Ahold Delhaize Banners Are ‘Better Together’
P2PX Keynote Address
- Thursday, Oct. 4, 9 a.m.
- Whitney Hardy, SVP & CMO, Stop & Shop
- John MacDonald, VP & CMO, Giant Food
Giant, Stop & Shop executives explain how a big retailer brings its power to local chains
Ahold Delhaize is one of the largest retailers on the East Coast of the U.S., but it is split between six banners each with its own identity, history and distinct customer base. Since the company formed from the 2016 merger of Royal Ahold and Delhaize Group, it has worked to balance the power of being a big operator with the need to appeal to diverse markets through a “Better Together” strategy.
“The great thing about Ahold Delhaize is the banners are strong in their local markets,” says John MacDonald, vice president and chief marketing officer of Giant Food. “They’ve always been strong. As we decentralize some of these key functions, it’s all about strengthening the localness, addressing the needs of the market and addressing the needs of the consumers.”
MacDonald and Whitney Hardy, senior VP and chief marketing officer of Stop & Shop, will deliver a Path to Purchase Expo keynote presentation on the “Better Together” strategy on Oct. 4 in Minneapolis.
“There’s an advantage to the way that we have been put together today,” MacDonald says. “The structure of the organization allows us to really take advantage of the size and scope of what Ahold Delhaize on the East Coast can do.”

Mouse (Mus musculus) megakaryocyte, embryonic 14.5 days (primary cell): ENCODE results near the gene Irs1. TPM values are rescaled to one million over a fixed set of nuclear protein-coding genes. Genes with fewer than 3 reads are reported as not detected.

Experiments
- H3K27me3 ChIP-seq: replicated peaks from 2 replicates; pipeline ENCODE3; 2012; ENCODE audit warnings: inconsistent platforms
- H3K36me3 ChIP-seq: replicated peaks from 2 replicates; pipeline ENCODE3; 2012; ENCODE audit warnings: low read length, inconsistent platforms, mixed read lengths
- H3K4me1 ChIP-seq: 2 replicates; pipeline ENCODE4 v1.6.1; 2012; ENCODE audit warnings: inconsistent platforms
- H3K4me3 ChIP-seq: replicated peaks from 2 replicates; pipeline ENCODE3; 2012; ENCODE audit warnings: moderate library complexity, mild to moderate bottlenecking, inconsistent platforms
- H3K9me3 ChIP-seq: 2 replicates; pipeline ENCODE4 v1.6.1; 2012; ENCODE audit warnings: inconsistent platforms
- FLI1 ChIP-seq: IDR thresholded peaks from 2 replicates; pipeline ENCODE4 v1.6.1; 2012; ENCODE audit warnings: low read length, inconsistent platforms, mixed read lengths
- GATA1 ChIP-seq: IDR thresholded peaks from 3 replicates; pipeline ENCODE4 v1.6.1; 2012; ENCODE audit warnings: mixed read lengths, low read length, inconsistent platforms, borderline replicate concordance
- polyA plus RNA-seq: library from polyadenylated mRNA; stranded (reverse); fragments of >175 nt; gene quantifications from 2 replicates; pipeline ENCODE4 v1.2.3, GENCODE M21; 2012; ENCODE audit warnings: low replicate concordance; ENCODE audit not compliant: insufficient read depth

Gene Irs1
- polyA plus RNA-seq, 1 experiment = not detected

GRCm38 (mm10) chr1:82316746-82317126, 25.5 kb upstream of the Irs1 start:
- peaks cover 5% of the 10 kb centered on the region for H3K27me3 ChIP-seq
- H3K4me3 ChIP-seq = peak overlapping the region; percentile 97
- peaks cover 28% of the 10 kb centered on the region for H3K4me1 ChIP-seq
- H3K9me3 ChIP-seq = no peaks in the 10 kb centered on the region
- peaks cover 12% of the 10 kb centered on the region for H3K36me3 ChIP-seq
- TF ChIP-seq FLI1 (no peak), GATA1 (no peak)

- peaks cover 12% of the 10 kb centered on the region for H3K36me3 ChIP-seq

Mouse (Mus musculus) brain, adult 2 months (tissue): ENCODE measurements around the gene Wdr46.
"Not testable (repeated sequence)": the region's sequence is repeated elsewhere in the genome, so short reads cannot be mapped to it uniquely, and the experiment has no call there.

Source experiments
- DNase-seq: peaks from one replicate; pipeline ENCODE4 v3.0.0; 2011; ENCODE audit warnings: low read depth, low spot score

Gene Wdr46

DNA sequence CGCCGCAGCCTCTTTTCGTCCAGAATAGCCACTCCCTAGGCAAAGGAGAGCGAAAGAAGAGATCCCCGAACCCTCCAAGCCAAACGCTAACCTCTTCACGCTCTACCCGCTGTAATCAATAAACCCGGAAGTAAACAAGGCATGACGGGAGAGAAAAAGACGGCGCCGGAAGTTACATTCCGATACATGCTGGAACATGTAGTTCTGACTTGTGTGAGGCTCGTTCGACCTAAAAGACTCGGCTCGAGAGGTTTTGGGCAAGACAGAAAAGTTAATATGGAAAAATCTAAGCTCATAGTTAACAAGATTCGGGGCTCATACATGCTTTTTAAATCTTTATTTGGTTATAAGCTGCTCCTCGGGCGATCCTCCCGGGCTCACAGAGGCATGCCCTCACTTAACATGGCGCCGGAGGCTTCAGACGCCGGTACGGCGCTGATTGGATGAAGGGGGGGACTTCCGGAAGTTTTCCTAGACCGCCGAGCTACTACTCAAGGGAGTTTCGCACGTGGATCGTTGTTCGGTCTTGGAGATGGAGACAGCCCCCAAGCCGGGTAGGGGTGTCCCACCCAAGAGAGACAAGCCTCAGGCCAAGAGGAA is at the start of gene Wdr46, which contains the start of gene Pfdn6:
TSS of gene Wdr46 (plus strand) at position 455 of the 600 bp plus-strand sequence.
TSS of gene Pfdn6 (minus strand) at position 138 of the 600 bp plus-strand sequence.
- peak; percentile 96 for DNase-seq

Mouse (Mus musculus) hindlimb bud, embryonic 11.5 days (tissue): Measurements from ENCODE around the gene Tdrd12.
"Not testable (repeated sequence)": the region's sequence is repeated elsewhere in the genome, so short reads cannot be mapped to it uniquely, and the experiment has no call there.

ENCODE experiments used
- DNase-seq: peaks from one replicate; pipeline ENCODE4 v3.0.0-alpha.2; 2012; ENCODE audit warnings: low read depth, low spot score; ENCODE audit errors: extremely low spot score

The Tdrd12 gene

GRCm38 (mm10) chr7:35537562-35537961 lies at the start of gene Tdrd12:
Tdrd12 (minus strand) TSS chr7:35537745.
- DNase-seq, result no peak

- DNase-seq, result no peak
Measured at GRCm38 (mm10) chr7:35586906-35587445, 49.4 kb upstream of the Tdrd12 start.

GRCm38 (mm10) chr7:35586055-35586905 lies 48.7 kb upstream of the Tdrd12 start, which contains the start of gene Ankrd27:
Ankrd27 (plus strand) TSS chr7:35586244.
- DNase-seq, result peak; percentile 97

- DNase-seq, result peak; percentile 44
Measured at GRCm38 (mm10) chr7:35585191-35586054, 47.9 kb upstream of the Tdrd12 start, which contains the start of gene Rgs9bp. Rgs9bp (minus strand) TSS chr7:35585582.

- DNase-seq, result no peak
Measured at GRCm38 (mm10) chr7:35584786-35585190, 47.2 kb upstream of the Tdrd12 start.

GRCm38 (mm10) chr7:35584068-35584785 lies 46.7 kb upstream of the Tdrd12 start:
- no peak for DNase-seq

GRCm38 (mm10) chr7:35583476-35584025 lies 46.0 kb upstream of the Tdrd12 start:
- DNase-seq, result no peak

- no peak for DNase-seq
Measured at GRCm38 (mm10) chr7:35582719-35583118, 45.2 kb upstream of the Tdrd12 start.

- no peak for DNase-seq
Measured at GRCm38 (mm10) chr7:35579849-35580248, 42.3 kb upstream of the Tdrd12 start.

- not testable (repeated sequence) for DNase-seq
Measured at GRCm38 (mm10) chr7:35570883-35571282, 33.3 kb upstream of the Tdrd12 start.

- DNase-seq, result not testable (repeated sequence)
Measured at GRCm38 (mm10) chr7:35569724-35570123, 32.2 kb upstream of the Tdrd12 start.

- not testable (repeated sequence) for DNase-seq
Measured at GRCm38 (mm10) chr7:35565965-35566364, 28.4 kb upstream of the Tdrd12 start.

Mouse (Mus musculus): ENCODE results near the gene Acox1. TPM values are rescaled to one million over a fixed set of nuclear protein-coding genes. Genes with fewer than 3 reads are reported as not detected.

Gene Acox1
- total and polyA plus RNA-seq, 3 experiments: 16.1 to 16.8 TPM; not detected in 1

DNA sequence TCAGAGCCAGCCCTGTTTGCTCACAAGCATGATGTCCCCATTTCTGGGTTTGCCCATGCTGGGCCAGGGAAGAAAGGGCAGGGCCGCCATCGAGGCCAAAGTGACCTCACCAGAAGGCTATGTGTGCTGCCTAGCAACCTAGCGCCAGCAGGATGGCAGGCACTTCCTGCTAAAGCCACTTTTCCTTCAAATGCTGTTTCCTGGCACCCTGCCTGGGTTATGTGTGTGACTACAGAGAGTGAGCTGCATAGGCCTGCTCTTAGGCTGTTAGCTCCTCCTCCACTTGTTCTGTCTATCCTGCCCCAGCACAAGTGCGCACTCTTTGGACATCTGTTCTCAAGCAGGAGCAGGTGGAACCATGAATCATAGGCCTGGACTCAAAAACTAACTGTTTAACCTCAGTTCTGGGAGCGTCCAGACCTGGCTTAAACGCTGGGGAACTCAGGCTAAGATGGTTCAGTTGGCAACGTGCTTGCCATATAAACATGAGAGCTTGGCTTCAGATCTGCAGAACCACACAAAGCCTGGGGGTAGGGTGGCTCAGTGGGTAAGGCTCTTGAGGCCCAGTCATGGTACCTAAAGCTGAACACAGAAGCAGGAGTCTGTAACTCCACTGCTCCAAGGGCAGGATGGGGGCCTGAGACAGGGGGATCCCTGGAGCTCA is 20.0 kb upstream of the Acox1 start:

Giant Food and Stop & Shop have been operating for 83 and 104 years, respectively, but both are working hard to stay ahead of shopping trends. Stop & Shop works with Boston-based C Space to create an “empathy engine,” gathering a group of 200 consumers that represent the banner’s disparate markets to survey them on their attitudes about food, media consumption and pre-purchase research.
“We use them as a sounding board but also as an insights curation lab,” says Hardy. “We’re using it to refine our business strategy and brand strategy, but also from a marketing and communication standpoint to make sure we’re nailing our message.”
MacDonald says Giant set out to do something similar after observing Stop & Shop’s successes. Understanding shoppers is an especially big challenge for Giant, which covers Washington, D.C., where about 16-20% of the market turns over every four to five years as governments come and go. MacDonald learned the importance of tailoring messaging when he was working as director of marketing for Giant/Martin’s.
“We made a mistake one year during New Year’s,” he says. “In Central Pennsylvania, pork and sauerkraut is a big deal, but in Richmond, Virginia, it’s collard greens and black-eyed peas. When you advertise pork and sauerkraut to a group that it’s not relevant to, you lose the credibility of being local.”
Ahold Delhaize caters to those varying regional tastes by customizing its assortment and uses marketing materials to tell stories about the local vendors, farmers and suppliers it works with.
“Local as part of our mix is increasing substantially because we know it’s important to reflect the communities we serve in the products that we carry,” Hardy says.
When a product has near universal appeal, the brands will team up. Last fall, Ahold Delhaize worked with General Mills to run a launch campaign for chocolate peanut butter Cheerios at all six banners simultaneously while focusing on making sure the SKUs stayed in stock. The retailer was the highest seller of the new flavor in the U.S. and its market share remains high.
That success has led the retailer to look for more programs with wide appeal that can run across banners. Giant and Stop & Shop are also more closely integrated than ever with Ahold Delhaize’s grocery delivery service Peapod.
“We punch above our class when it comes to the ability to keep up digitally and from a technology standpoint,” Hardy says. “Our walls are down between the brands.”